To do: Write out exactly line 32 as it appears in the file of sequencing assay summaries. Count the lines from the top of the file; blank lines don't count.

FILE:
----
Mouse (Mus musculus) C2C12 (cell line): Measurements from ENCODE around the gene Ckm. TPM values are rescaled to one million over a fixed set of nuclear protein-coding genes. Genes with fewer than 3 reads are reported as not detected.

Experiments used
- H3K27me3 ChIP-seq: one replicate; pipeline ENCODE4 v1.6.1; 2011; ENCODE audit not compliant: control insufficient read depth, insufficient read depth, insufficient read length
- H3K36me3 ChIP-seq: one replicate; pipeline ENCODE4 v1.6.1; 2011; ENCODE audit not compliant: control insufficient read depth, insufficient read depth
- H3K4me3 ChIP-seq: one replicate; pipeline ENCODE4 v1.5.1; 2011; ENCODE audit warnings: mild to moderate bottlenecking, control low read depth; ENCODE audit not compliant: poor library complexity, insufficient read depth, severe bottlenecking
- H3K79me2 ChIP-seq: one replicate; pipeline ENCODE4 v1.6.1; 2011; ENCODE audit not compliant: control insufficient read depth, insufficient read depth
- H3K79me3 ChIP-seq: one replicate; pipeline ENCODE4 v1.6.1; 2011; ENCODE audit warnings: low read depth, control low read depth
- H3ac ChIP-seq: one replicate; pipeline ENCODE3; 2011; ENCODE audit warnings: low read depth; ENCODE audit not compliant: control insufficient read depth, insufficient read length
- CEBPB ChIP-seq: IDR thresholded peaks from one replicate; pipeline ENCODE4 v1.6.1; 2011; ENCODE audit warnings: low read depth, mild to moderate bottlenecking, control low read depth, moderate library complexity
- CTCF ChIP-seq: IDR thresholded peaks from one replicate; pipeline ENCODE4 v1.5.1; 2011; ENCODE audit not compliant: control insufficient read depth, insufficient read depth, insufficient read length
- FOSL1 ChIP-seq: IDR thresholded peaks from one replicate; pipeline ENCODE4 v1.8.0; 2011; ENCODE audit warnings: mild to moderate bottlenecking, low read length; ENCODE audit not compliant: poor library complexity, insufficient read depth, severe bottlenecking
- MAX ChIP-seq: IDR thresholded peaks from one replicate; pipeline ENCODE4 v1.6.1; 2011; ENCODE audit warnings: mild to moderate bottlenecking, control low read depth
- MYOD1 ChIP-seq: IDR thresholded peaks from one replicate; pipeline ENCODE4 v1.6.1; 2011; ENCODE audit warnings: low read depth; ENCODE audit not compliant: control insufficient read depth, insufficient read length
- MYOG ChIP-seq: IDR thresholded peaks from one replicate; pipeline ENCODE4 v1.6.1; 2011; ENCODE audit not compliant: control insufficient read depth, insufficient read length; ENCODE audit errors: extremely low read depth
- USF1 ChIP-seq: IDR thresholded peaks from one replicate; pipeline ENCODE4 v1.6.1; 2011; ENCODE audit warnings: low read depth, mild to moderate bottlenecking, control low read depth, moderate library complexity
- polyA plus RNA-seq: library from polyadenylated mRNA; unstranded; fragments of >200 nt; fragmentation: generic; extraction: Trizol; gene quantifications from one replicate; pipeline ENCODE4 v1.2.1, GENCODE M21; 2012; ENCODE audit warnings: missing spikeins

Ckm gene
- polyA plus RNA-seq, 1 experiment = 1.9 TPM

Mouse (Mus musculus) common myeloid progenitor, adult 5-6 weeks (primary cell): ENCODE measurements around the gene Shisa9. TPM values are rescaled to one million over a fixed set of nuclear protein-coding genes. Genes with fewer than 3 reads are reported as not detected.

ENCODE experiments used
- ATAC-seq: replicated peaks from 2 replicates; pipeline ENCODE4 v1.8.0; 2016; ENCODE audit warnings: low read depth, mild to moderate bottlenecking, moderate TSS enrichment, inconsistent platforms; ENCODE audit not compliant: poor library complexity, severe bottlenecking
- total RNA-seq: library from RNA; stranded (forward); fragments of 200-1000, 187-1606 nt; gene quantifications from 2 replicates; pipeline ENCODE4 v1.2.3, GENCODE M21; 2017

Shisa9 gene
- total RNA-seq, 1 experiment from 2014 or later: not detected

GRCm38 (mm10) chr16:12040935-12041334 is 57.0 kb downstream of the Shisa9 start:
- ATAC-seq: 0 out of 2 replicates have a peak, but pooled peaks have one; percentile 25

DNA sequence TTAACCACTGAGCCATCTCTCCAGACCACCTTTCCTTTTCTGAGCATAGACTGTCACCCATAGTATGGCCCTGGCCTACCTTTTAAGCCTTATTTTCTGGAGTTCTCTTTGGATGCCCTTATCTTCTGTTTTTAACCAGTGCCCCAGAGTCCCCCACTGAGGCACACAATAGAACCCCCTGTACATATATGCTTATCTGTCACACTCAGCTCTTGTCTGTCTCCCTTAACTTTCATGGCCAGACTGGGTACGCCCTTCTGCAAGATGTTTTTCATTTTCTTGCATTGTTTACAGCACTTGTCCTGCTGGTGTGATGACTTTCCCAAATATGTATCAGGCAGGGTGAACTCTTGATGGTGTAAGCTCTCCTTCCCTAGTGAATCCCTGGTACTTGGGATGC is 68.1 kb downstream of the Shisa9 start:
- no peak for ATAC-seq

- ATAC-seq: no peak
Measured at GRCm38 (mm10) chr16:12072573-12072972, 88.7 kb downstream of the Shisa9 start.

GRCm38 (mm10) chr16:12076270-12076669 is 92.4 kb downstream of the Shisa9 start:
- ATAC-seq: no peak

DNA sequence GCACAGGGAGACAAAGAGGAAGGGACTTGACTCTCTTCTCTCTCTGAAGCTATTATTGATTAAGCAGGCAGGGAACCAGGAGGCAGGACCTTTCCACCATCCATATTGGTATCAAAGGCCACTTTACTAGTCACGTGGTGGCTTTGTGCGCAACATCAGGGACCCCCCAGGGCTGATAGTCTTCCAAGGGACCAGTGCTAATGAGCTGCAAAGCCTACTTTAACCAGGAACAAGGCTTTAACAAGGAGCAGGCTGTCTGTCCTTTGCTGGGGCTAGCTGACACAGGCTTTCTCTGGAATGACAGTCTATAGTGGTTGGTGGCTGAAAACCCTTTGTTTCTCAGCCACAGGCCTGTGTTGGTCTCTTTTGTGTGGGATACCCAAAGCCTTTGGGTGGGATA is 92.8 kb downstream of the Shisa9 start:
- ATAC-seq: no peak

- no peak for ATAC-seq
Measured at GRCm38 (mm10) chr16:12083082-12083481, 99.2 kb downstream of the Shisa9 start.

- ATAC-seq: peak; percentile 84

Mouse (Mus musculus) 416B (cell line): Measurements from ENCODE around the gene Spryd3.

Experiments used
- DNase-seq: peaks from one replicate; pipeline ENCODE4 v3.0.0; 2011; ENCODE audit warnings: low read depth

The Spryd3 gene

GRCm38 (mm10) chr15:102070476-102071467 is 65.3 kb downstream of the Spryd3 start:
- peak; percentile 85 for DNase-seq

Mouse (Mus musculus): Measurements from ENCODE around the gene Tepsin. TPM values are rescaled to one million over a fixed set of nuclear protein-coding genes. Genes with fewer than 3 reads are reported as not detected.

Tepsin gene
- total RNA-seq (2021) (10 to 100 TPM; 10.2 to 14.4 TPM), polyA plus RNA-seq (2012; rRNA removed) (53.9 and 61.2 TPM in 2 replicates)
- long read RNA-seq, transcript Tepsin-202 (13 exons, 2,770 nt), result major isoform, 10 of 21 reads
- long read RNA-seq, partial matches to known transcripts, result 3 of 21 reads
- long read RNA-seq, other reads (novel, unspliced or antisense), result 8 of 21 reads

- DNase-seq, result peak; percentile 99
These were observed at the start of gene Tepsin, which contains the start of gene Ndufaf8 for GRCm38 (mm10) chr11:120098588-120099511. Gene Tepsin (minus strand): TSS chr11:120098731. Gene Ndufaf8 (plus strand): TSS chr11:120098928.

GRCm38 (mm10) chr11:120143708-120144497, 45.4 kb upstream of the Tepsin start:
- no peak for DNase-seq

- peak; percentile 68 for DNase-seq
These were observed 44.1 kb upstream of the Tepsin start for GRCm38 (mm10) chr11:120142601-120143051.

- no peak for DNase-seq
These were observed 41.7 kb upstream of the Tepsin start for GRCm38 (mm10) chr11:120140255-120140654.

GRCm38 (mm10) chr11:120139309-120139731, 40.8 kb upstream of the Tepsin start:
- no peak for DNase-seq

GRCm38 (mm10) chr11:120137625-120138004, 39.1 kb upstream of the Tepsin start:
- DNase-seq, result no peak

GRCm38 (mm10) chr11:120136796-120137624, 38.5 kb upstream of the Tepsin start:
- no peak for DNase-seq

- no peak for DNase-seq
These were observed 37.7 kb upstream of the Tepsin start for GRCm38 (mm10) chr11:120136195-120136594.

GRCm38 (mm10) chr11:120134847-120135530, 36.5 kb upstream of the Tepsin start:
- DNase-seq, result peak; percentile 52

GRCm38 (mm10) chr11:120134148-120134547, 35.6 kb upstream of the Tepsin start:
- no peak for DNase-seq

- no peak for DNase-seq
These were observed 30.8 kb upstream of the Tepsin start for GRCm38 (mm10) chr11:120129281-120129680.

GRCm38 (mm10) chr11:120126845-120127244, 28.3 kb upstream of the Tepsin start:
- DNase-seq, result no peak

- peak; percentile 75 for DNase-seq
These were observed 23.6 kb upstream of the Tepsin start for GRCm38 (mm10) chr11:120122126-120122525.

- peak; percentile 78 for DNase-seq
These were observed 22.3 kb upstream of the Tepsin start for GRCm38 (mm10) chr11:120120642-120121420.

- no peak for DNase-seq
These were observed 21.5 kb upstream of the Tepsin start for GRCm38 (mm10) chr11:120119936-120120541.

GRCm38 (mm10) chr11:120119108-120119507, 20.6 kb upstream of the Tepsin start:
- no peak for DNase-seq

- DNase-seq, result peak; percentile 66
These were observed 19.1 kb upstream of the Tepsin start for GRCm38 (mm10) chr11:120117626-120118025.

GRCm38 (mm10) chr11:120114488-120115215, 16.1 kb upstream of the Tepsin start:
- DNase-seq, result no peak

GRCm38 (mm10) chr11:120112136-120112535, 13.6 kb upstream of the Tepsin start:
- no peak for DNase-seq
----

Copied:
- ATAC-seq: no peak